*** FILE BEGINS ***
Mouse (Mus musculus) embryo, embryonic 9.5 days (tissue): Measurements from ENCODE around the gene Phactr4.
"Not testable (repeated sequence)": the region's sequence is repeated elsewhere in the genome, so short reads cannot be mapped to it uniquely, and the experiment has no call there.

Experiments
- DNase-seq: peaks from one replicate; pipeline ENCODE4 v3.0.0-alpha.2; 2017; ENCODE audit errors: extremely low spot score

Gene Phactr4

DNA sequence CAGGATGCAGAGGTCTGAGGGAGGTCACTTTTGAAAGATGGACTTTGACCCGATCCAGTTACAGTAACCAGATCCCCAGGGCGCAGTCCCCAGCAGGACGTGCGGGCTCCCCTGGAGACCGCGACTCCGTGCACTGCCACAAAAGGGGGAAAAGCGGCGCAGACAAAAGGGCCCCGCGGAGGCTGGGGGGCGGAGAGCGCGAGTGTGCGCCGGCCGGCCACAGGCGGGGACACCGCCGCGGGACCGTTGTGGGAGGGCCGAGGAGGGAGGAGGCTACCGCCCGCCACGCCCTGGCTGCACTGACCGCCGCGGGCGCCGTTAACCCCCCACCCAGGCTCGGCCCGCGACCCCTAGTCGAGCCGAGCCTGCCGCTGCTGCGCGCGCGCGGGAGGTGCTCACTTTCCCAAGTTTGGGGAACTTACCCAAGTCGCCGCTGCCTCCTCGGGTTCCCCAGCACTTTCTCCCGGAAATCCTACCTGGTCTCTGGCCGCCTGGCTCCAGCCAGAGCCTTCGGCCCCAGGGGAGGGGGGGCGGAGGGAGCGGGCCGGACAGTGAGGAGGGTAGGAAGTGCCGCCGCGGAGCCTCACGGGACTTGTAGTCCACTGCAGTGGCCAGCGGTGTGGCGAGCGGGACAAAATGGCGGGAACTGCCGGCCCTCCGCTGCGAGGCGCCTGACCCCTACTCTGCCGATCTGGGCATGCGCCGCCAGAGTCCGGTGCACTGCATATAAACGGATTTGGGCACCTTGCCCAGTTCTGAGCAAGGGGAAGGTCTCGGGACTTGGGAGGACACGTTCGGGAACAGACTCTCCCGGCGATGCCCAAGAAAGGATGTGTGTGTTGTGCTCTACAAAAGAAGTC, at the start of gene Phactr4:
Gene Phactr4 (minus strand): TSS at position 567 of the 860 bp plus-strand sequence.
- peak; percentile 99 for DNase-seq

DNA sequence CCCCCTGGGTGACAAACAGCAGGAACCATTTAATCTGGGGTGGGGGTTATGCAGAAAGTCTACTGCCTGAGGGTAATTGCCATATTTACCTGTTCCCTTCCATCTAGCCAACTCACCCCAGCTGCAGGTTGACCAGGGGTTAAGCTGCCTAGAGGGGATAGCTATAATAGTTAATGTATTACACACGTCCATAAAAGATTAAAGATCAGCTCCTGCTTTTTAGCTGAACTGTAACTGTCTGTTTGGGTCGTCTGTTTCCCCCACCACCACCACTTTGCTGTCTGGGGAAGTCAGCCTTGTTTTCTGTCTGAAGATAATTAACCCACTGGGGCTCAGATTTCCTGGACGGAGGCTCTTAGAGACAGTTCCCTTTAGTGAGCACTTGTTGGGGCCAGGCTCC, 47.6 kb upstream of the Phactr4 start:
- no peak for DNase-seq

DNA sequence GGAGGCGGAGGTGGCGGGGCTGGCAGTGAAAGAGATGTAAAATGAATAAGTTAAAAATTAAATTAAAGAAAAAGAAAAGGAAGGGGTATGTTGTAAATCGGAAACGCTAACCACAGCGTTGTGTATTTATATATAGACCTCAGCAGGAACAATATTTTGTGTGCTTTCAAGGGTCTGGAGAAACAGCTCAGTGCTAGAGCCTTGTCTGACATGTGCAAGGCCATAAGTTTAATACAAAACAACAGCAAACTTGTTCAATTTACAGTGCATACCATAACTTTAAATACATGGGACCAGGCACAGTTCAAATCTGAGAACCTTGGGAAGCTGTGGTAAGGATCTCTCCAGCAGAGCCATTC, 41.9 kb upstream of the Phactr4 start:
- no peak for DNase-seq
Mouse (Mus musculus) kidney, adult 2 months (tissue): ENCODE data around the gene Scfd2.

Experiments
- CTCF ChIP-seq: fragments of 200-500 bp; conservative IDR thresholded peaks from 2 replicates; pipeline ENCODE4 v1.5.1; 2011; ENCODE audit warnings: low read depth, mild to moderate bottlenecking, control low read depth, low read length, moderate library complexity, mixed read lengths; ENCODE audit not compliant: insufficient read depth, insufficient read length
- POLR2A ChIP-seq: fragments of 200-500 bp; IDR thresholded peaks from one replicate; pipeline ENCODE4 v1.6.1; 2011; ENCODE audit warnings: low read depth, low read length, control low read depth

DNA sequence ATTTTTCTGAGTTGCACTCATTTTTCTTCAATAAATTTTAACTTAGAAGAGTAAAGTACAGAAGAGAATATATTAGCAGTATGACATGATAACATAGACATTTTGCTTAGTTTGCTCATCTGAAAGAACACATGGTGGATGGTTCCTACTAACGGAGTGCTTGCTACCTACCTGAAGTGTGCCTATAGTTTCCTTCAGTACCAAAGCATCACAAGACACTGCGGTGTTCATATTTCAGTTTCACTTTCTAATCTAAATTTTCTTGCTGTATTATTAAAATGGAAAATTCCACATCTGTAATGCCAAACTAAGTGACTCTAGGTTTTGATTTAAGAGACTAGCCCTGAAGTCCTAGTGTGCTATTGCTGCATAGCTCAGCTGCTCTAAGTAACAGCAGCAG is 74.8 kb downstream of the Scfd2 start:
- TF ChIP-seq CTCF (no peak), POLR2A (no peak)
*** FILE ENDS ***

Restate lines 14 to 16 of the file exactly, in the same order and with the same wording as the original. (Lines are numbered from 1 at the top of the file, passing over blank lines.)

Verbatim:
Experiments
- CTCF ChIP-seq: fragments of 200-500 bp; conservative IDR thresholded peaks from 2 replicates; pipeline ENCODE4 v1.5.1; 2011; ENCODE audit warnings: low read depth, mild to moderate bottlenecking, control low read depth, low read length, moderate library complexity, mixed read lengths; ENCODE audit not compliant: insufficient read depth, insufficient read length
- POLR2A ChIP-seq: fragments of 200-500 bp; IDR thresholded peaks from one replicate; pipeline ENCODE4 v1.6.1; 2011; ENCODE audit warnings: low read depth, low read length, control low read depth